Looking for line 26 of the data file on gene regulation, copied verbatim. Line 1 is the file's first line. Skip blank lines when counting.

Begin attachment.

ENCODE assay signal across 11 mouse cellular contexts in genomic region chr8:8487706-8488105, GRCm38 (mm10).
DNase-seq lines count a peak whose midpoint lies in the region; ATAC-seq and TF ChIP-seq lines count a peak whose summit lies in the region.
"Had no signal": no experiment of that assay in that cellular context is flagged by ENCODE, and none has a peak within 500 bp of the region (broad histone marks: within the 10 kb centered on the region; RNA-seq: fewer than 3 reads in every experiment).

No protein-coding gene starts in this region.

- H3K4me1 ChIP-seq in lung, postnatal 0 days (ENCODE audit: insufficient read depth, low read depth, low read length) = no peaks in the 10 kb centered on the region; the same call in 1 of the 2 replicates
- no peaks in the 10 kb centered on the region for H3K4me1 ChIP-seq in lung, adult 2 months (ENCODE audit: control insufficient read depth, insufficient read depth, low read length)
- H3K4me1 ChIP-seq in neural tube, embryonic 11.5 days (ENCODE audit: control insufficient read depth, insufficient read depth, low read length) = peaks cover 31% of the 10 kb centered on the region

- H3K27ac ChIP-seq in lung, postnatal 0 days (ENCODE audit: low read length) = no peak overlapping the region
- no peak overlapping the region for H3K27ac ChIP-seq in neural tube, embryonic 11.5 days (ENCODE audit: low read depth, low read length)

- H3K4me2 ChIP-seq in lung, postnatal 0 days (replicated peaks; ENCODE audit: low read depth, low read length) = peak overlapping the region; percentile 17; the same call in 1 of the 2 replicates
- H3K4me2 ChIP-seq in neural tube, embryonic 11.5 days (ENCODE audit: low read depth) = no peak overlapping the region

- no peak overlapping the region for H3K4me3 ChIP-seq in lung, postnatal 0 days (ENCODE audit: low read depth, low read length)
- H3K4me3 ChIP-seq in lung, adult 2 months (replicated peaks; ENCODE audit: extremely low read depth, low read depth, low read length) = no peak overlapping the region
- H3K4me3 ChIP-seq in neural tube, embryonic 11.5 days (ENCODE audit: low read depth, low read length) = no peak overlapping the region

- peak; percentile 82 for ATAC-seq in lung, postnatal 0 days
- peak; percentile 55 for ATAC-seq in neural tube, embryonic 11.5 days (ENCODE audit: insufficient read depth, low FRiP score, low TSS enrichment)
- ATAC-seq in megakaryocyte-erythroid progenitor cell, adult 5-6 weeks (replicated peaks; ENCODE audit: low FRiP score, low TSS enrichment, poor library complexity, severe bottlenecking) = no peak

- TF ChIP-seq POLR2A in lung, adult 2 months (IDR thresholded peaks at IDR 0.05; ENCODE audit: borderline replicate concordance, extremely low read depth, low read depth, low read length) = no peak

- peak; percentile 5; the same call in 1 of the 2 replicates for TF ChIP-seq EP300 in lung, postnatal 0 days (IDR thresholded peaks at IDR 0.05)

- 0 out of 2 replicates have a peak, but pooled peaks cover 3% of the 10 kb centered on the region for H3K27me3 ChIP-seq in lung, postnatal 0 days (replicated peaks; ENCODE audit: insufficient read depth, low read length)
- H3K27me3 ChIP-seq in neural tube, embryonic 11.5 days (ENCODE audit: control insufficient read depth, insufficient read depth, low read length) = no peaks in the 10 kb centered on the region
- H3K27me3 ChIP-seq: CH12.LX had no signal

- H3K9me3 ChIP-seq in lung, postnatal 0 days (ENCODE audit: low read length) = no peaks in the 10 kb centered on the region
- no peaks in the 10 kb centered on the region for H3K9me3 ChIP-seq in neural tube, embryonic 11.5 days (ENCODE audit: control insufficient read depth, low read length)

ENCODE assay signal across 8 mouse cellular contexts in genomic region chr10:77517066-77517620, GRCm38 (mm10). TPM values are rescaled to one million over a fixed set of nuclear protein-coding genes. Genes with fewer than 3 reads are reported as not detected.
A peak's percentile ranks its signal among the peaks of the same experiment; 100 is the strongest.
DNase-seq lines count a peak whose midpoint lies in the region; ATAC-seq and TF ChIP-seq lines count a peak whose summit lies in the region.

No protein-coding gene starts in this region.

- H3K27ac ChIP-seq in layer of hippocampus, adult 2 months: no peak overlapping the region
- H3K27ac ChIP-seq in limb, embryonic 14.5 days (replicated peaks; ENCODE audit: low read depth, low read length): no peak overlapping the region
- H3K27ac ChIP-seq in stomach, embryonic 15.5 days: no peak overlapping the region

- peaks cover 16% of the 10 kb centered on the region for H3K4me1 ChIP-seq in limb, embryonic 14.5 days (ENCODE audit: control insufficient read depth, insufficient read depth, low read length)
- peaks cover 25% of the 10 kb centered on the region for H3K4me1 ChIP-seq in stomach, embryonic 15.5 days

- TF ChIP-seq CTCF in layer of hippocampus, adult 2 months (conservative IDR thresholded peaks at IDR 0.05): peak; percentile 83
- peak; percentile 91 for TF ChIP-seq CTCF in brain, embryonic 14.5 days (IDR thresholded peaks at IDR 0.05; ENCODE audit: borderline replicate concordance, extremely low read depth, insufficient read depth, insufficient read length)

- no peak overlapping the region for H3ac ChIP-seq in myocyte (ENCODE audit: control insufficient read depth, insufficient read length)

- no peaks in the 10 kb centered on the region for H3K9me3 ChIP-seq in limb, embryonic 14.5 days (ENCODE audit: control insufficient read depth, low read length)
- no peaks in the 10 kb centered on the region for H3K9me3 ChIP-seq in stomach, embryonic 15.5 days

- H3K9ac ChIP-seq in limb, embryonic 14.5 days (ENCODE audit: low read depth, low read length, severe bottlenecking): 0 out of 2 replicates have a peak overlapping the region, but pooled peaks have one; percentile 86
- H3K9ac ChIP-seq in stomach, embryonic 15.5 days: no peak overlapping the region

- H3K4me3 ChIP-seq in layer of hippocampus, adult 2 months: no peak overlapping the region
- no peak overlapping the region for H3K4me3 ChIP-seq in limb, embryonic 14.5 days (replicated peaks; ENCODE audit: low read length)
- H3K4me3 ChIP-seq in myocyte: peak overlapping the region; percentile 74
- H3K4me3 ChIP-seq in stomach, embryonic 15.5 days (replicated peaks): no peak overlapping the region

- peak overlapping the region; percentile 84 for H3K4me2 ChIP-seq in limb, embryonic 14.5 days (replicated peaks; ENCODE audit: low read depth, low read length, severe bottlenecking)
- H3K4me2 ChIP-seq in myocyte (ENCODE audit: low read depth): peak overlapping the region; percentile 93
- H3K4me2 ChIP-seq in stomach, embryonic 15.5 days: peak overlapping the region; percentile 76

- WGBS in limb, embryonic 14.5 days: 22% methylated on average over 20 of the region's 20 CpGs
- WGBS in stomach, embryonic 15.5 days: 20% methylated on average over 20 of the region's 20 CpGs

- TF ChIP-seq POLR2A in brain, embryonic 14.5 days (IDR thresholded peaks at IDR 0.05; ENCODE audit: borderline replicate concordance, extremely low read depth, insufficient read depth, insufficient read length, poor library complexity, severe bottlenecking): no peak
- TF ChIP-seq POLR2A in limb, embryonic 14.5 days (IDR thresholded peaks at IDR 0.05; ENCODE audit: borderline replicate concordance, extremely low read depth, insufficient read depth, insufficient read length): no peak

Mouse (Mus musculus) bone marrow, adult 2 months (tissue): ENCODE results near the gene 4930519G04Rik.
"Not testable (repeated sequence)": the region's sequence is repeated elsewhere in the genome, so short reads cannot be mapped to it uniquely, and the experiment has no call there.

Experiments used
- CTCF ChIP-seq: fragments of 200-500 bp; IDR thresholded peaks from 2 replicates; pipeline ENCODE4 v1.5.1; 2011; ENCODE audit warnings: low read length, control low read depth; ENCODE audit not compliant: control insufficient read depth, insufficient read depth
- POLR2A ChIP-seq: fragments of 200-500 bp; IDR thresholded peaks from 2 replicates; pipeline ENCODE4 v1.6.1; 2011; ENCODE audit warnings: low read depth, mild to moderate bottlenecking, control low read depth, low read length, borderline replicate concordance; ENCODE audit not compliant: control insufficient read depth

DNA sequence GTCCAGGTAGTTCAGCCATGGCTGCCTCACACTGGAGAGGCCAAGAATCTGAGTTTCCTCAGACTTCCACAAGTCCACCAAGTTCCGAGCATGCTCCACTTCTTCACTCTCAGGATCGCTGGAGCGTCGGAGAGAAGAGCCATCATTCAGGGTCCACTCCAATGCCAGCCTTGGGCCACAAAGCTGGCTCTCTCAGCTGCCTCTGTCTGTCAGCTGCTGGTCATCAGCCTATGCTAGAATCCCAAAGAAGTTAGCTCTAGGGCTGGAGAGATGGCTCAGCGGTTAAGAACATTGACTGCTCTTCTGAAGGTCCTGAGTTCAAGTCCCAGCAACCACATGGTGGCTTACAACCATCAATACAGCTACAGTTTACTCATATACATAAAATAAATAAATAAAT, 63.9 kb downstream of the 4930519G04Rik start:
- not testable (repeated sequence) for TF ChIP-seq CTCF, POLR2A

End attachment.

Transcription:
A peak's percentile ranks its signal among the peaks of the same experiment; 100 is the strongest.